How can landlords and tenants avoid ‘make good’ disputes?

Services: Real Estate & Construction
Industry Focus: Real Estate & Construction
Date: 30 August 2017
Author: Kerri-Ann Martinus, Associate
Senior Associate
T +61 2 8233 9698
T +61 3 8640 1001
M +61 417 080 350
Senior Associate
T +61 2 8233 9737
T +61 7 3100 5054
M +61 408 123 967

What you need to know

  • Leases frequently contain ‘make good’ provisions which specify what a tenant must do before vacating the premises, which might include taking steps to return the premises in good repair and condition.
  • When make good provisions are not properly considered at the beginning of a lease, disputes can arise down the track when landlords and tenants discover they had different ideas about what would constitute compliance.
  • By asking several key questions during the negotiation stage, landlords and tenants can ensure expectations are clear from the outset which will help reduce the risk of delayed conflict.

When a lease is being negotiated, landlords and tenants often pay little attention to the ‘make good’ provisions in the lease. As these clauses relate to what the tenant must do at the expiry or earlier termination of the lease, they are often glossed over as something that can be dealt with later.

But upon expiration or termination of a lease, disputes between the landlord and tenant commonly arise because:

  • each party has interpreted the make good obligations differently, or
  • the parties have not considered the actual impact that the agreed clause will have on their business at the end of the lease.

It is important for both landlords and tenants to ensure they understand what a make good clause means in their particular circumstances, what consequences will follow if the tenant does not comply with its obligations, and what steps the parties can take to reduce the risk of disputes arising.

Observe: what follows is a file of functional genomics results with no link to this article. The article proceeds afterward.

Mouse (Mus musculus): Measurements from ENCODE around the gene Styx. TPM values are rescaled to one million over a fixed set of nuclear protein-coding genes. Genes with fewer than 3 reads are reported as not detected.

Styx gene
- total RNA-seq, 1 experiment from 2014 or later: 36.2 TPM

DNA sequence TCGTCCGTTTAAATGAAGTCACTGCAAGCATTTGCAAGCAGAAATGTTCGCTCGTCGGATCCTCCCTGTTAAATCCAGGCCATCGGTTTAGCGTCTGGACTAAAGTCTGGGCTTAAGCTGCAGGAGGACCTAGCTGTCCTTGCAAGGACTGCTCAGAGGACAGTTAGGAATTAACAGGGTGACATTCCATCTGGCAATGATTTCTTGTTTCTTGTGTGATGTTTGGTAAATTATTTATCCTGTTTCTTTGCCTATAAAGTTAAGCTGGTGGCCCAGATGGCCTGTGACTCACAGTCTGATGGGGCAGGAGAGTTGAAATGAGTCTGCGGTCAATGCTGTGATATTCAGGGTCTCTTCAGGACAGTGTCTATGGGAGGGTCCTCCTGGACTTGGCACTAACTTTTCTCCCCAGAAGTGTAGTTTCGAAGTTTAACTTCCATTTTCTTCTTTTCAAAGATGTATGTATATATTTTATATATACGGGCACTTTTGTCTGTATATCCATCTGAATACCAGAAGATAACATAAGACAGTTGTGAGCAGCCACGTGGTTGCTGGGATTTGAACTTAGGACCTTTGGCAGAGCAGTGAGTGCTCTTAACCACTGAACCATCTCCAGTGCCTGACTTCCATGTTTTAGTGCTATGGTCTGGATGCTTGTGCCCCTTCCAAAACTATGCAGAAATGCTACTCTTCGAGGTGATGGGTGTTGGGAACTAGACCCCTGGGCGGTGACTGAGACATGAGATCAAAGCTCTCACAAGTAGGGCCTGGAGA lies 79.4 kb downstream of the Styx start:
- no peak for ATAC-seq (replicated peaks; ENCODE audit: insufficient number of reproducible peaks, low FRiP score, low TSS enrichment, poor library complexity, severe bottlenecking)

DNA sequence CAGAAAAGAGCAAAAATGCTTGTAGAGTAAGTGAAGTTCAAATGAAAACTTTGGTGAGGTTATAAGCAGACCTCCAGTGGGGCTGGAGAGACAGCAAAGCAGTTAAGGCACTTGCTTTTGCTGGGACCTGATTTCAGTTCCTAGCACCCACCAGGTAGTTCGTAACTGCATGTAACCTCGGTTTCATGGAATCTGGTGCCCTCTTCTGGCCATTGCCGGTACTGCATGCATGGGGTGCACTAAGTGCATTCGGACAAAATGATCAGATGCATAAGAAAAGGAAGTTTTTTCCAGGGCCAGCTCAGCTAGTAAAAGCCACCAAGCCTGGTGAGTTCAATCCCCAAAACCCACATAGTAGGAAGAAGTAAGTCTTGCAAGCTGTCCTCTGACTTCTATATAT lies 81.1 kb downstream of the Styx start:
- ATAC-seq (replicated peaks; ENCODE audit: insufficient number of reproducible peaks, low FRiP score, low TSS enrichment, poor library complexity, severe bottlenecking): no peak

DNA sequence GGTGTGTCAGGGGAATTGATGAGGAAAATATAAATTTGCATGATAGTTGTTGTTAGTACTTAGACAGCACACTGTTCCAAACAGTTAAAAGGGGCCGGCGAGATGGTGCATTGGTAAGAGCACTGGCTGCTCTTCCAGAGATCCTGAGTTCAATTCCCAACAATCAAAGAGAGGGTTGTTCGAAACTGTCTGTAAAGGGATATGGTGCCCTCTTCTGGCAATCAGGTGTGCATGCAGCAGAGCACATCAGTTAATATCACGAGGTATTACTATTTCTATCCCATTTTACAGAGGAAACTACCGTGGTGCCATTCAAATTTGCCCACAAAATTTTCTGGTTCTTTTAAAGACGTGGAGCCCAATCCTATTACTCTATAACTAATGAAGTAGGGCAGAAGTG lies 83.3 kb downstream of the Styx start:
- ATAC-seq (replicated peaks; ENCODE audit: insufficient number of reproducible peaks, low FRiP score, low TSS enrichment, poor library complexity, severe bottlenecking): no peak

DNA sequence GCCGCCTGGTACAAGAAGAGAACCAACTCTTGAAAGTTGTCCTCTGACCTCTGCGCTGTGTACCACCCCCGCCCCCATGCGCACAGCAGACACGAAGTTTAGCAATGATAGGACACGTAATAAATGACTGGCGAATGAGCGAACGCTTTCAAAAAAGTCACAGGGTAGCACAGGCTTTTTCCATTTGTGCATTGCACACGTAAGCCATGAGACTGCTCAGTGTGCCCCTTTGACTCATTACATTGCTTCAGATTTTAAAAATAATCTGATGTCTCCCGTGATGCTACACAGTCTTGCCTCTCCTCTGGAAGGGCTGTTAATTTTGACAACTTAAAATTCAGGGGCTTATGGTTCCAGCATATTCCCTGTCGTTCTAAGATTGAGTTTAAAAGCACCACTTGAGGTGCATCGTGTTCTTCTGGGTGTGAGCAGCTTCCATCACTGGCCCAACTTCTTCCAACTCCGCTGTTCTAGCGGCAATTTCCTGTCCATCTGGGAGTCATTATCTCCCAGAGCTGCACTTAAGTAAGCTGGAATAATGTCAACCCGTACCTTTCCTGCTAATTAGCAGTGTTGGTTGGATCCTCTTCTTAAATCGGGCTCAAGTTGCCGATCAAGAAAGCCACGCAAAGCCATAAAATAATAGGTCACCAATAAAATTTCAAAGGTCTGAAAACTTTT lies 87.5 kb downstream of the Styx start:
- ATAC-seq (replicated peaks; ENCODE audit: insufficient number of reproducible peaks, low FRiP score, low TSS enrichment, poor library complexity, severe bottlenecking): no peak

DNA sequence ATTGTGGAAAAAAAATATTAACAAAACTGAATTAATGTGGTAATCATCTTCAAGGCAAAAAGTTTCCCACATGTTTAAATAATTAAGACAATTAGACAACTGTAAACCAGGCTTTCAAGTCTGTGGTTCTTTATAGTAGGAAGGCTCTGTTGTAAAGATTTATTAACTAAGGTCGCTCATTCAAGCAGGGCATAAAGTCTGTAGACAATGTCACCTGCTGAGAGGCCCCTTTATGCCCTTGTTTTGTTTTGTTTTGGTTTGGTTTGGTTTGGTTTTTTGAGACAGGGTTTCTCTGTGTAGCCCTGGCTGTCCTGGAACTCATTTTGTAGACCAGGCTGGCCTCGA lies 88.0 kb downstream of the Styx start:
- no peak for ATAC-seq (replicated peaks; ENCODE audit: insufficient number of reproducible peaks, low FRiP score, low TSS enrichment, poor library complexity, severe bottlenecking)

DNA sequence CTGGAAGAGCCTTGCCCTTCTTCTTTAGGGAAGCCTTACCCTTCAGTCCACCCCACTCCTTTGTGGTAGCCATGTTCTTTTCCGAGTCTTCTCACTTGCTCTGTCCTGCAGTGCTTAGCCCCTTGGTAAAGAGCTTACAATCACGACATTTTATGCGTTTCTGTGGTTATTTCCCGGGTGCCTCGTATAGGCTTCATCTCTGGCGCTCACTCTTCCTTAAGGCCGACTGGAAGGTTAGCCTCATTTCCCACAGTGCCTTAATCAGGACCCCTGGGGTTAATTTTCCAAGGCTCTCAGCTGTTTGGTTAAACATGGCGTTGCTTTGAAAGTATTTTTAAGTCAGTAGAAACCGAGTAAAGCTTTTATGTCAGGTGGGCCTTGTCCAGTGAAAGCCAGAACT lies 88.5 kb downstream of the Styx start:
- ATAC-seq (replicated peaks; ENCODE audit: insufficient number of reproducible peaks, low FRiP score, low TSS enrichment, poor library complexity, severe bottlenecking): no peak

What does ‘make good’ really mean?

Make good refers to the condition in which a tenant must leave the premises when it vacates them. Such provisions commonly require a tenant to:

  • reinstate the premises to a ‘base building condition’ or a ‘basic shell’
  • reinstate the premises to the condition they were in on the date the tenant first took occupation, with fair wear and tear often excluded
  • return the premises in good repair and condition with any approved structural alterations left in place.

Unless the make good requirements are clearly defined, disputes will almost certainly arise. This is because a landlord will want the tenant to do as much as possible in making the premises fit for the next tenant, whereas the tenant will want to do as little as possible.

What happens when the tenant does not make good?

Courts are generally reluctant to make orders requiring specific performance of covenants to repair. The remedies granted are usually in the form of damages.  

At common law the measure of damages for failure to make good at the end of a lease is the cost of putting the premises into the state of repair in which the tenant was bound to leave them. However, the measure of damages for failure to repair during the currency of a lease term has been held to be the diminution in the value of the reversion, i.e. the amount by which the value of the freehold reduces. This is an important distinction because, while the cost of the repair works might be substantial, there will be no reduction in the value of the freehold if the landlord’s intention is to demolish the premises as soon as the lease is at an end.